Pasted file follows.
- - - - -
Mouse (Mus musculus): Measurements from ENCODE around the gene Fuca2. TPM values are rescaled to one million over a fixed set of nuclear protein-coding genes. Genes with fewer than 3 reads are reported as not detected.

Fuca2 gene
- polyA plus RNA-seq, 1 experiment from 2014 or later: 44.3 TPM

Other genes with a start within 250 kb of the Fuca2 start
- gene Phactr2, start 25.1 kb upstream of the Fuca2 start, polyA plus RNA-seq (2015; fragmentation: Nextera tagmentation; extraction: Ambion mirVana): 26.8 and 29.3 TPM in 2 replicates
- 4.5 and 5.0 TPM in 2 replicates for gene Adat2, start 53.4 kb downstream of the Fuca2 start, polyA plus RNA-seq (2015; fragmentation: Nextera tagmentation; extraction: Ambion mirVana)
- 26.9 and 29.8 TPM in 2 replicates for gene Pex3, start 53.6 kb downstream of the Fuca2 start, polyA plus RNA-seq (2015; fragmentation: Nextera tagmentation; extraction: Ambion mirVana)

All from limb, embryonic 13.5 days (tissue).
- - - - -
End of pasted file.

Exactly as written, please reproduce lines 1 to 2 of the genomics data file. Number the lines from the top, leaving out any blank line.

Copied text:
Mouse (Mus musculus): Measurements from ENCODE around the gene Fuca2. TPM values are rescaled to one million over a fixed set of nuclear protein-coding genes. Genes with fewer than 3 reads are reported as not detected.

Fuca2 gene